The summer Olympics not only allowed the world’s best and brightest athletes the opportunity to shine; the event also gave the host country a chance to strut across the world stage.
Every commercial break brought us images of Tokyo and beyond, Mt. Fuji and its cloud-topped cone, ancient temples, and torii gates.
When to go Japan enjoys four distinct seasons, where summers can be quite humid and winters extremely chilled. Go in November for the changing fall leaves or in late March/early April for the cherry blossoms. And while the rainy season runs from June to the middle of July, you are rewarded with blooming hydrangeas.
Currency $1 = 110 yen
Language Japanese. Some English is spoken in the larger cities, and there’s a little English-language signage, but it’s best to come prepared with a few simple phrases and a dictionary.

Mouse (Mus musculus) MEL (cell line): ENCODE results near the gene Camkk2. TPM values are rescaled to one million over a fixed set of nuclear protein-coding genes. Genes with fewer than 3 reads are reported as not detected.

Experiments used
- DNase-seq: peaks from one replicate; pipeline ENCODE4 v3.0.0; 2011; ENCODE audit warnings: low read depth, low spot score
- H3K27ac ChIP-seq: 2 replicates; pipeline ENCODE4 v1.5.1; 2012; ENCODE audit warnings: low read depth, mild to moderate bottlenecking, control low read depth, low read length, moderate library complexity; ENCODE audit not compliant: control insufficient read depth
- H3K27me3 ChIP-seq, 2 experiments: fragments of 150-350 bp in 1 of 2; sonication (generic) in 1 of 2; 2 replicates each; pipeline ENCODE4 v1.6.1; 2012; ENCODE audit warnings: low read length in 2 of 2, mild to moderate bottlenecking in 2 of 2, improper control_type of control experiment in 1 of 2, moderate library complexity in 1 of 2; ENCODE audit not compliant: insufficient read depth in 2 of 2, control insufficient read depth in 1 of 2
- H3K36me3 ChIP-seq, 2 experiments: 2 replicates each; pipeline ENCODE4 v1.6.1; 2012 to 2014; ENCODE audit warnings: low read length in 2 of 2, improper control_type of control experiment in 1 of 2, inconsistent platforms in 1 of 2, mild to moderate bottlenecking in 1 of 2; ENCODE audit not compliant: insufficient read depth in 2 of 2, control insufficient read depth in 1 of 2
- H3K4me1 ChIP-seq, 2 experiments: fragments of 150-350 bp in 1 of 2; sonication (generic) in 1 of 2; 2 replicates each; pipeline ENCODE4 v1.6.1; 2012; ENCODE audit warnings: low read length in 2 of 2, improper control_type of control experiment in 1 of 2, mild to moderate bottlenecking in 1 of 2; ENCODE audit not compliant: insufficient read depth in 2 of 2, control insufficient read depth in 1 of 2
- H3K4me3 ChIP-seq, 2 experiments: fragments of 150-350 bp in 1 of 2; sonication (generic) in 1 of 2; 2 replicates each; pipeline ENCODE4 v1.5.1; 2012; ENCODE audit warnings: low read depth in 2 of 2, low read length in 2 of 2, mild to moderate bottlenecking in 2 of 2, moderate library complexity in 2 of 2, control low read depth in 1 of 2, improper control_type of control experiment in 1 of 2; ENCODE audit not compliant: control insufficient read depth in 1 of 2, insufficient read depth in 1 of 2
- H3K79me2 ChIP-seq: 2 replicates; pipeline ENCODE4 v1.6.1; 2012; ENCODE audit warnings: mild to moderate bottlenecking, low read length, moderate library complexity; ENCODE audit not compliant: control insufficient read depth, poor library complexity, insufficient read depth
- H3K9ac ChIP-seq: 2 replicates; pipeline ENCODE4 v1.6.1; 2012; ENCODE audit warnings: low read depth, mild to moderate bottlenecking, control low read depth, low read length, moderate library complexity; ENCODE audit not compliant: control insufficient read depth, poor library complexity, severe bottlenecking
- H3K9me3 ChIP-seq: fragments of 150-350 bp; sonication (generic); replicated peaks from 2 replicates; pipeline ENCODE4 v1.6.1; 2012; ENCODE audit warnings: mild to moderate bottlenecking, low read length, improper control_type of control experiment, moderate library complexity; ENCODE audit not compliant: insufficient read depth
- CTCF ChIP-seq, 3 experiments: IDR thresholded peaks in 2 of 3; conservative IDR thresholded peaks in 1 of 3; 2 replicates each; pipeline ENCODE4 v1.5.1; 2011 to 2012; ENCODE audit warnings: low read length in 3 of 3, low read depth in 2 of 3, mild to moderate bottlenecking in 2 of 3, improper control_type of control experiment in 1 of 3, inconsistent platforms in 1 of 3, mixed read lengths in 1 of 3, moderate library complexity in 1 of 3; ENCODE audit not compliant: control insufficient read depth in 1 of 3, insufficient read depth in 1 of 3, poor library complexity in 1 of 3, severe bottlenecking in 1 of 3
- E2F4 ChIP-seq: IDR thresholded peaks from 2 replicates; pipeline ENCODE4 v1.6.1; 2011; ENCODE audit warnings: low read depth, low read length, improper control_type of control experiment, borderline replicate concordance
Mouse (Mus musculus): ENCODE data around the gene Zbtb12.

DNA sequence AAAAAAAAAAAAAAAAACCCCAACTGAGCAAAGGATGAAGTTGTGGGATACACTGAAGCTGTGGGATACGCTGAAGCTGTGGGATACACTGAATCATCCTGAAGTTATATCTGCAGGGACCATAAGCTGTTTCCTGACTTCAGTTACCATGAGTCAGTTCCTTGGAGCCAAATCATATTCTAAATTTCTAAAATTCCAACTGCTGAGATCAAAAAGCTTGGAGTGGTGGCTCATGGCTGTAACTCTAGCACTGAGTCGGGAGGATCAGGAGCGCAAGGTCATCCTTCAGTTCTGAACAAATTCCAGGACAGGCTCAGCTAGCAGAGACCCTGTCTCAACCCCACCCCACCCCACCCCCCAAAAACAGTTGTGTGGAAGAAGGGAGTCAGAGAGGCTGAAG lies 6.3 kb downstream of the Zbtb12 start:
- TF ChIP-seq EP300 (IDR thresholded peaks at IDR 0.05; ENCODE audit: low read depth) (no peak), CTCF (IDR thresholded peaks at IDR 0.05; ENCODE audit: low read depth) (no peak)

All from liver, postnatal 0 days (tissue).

Getting around Public transportation is excellent and exceptionally punctual.
Companies to consider Tauck, Intrepid Travel, Abercrombie & Kent, Backroads, Silversea Cruises
Even after we bade farewell to the Games of the XXXII Olympiad, those images remain. You may even find yourself yearning for the taste of sake and sushi, the neon glow of late-night streets, rustling bamboo forests, and silk-robed geishas serving crisp, green tea.
A Tale of Two Cities
You always hear of Asian destinations as being a blend of ancient traditions and modern spectacles, but Japan takes the cake. From centuries-old shrines to towering skyscrapers, quaint villages to bullet trains, Japan is a countrywide celebration of old and new. No two cities illustrate this more profoundly than its modern capital, Tokyo, and its ancient one, Kyoto.